Hello everyone and welcome to this Ethics Alert, which will discuss the recent Delaware Supreme Court opinion suspending a lawyer for 6 months and permanently prohibiting him from handling law firm financial records due to failure to supervise. The disciplinary case is In the Matter of Andrew M. Beauregard, Delaware Supreme Court Case No. 477,2017. The June 5, 2018 opinion is here: http://php.delawareonline.com/news/assets/2018/06/andre_beauregard_law_license_suspended.pdf
According to the opinion, in March 20015, a client filed a complaint with the Delaware Office of Disciplinary Counsel after receiving two $1,000.00 checks in a retainer refund, when there should have been just been a $1,000.00 payment. The lawyer investigated and suspended the employee and hired two new bookkeepers who advised him that there were no missing funds.
A law firm compliance audit in 2015 found issues with bank reconciliations, failing to remove earned fees from accounts, and negative client balances in a fiduciary account in the amount of approximately $7,000.00 to $8,000.00 each month. The lawyer stated that he addressed the deficiencies, hired inside and outside bookkeepers, upgraded the firm’s accounting software, and increased the time he spent supervising nonlawyer employees.
The opinion stated that the lawyer was “responsible for the maintenance of his law firm’s books and records. As managing partner of the firm, (the lawyer) failed to exercise reasonable supervision over non-lawyer employees charged with the keeping of the law firm’s books and records, failed to take reasonable action to correct known books & records violations, and misrepresented his law firm’s compliance on his 2015 Certificate of Compliance.”
The opinion further stated that, although the lawyer reviewed trust account records each month, the review “could not have been done with any precision” since there were negative balances for four to five clients over a five-month period ending in April 2015. The lawyer discussed the shortages with the employee handling the firm’s trust accounts, who was a PhD in business administration and had worked at other law firms, and the employee said the negative balances were a “glitch in the program” and had nothing to do with any shortages. The employee later testified that there had been some overpayments which resulted in the negative balances.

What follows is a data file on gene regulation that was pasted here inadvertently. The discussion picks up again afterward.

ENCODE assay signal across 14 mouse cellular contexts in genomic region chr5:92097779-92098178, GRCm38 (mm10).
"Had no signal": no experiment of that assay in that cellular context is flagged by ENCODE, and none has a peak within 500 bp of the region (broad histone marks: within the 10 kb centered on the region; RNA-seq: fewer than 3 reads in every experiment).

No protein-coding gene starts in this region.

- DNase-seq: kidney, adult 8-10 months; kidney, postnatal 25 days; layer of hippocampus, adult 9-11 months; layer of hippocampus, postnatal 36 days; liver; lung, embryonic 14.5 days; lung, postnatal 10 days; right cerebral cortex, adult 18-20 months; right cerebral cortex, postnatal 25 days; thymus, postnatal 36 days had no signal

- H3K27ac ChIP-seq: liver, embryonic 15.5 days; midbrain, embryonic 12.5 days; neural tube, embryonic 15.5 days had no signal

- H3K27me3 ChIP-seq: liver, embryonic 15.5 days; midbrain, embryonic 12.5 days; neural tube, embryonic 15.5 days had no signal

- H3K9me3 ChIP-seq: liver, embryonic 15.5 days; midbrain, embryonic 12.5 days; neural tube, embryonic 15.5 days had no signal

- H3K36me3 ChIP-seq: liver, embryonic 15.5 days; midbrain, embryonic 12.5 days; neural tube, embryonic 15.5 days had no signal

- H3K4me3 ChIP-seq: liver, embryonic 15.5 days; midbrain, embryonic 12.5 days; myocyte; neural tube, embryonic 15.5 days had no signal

The lawyer had previously been publicly reprimanded in 2005 for failing to supervise client funds after an employee stole $140,000.00 from his prior law firm where he served as managing partner. The 2005 reprimand order mentioned that the lawyer’s mother and father-in-law died, he had shoulder surgery, and he was “diagnosed with a debilitating medical condition” and ordered him to dissolve the law firm.
The 2018 opinion found that the lawyer’s prior discipline was an aggravating factor. “(The lawyer) was previously disciplined for substantially the same books and records violations, and thus should have been in a hyper-vigilant state when he assumed the same supervisory responsibilities at his new law firm.” “Lawyers cannot stick their heads in the sand and blind themselves to their professional obligations.”
The opinion also found mitigating factors of lack of dishonest or selfish motive, timely and good faith effort to correct violations, cooperation in the disciplinary proceedings, and good character and reputation evidence. The lawyer was suspended for 6 months beginning July 2, 2018 and was permanently prohibited from handling firm financial books and records; however, he will be permitted to represent defendants in criminal cases assigned by the Delaware Office of Conflicts Counsel during the suspension.
Bottom line: This lawyer failed to properly supervise non-lawyers who were supposed to be properly maintaining his law firm’s trust records and “stuck his head in the sand” with regard to his professional obligations. In addition, I am not aware of any previous Bar case where a Court permanently barred a lawyer from supervising his law firm trust accounts and financial records. Lawyers beware: we are ultimately responsible for our trust account’s compliance with the Bar Rules in our jurisdiction. This lawyer paid for the failure to comply with a 6 month suspension and permanent ban on handling trust accounts.
Be careful out there.
Disclaimer: this e-mail is not an advertisement, does not contain any legal advice, and does not create an attorney/client relationship and the comments herein should not be relied upon by anyone who reads it.
Joseph A. Corsmeier, Esquire
Law Office of Joseph A. Corsmeier, P.A.
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Clearwater, Florida 33761
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